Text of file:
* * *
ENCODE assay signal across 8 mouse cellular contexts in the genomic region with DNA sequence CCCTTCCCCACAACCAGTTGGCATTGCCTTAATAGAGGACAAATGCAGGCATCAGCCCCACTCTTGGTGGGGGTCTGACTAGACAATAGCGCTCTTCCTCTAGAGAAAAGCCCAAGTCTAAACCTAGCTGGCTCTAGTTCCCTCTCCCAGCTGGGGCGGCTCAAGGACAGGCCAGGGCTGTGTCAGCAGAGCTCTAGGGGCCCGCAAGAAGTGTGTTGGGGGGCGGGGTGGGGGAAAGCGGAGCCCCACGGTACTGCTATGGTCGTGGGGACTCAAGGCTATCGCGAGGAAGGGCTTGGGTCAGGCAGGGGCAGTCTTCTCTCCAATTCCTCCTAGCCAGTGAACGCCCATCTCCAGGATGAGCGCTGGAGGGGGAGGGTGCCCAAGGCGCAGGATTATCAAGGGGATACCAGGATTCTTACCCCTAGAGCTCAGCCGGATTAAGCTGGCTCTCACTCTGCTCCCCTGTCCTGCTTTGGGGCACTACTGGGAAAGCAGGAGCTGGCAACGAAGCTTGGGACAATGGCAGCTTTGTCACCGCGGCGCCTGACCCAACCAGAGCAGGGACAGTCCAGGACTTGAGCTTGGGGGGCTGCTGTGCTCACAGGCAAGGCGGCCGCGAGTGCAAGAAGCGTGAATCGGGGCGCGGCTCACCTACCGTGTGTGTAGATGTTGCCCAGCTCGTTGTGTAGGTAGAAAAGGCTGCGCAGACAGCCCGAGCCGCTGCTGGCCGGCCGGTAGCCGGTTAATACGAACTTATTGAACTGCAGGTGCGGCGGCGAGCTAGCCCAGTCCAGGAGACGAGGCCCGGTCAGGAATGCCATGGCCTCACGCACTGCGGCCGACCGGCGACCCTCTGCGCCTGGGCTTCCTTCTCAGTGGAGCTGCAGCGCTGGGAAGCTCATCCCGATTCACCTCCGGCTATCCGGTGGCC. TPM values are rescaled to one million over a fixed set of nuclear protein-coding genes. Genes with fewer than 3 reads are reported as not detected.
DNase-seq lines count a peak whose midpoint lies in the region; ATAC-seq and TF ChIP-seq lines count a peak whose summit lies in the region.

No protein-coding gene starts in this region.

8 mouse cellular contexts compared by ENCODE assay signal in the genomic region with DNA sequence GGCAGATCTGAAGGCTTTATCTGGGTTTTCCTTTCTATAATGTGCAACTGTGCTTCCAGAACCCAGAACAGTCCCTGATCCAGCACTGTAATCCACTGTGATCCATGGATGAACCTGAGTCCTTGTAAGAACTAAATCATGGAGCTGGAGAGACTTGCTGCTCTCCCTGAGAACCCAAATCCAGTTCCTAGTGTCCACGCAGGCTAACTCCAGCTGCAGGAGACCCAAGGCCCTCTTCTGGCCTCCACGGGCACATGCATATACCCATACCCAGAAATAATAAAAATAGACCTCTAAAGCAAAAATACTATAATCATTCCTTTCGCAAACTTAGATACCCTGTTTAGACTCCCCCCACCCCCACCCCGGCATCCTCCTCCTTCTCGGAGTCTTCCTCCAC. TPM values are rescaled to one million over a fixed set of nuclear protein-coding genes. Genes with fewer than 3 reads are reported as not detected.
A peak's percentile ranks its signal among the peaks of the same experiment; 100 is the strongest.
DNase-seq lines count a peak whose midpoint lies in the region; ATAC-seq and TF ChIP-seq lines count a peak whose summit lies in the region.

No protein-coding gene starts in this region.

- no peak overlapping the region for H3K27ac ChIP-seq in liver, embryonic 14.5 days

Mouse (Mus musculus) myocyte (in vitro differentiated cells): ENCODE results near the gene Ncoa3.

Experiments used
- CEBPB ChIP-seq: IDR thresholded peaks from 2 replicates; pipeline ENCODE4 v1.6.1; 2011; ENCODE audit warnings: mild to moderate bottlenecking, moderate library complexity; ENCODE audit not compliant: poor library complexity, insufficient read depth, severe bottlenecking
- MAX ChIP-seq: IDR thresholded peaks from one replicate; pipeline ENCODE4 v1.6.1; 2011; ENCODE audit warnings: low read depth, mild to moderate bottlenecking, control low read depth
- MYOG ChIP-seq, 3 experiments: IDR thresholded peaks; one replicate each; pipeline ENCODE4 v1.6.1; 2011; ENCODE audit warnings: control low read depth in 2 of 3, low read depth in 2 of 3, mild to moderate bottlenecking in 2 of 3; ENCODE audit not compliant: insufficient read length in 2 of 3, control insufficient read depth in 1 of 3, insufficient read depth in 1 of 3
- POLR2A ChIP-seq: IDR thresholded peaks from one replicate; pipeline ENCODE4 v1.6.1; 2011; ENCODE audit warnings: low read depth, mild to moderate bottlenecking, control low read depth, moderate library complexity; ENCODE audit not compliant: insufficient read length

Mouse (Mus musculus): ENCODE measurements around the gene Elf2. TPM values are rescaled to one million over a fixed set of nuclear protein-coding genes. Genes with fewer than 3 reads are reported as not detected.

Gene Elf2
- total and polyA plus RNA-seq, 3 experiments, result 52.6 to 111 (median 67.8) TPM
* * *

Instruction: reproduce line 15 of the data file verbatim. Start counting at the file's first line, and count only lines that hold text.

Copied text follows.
Mouse (Mus musculus): ENCODE measurements around the gene Elf2. TPM values are rescaled to one million over a fixed set of nuclear protein-coding genes. Genes with fewer than 3 reads are reported as not detected.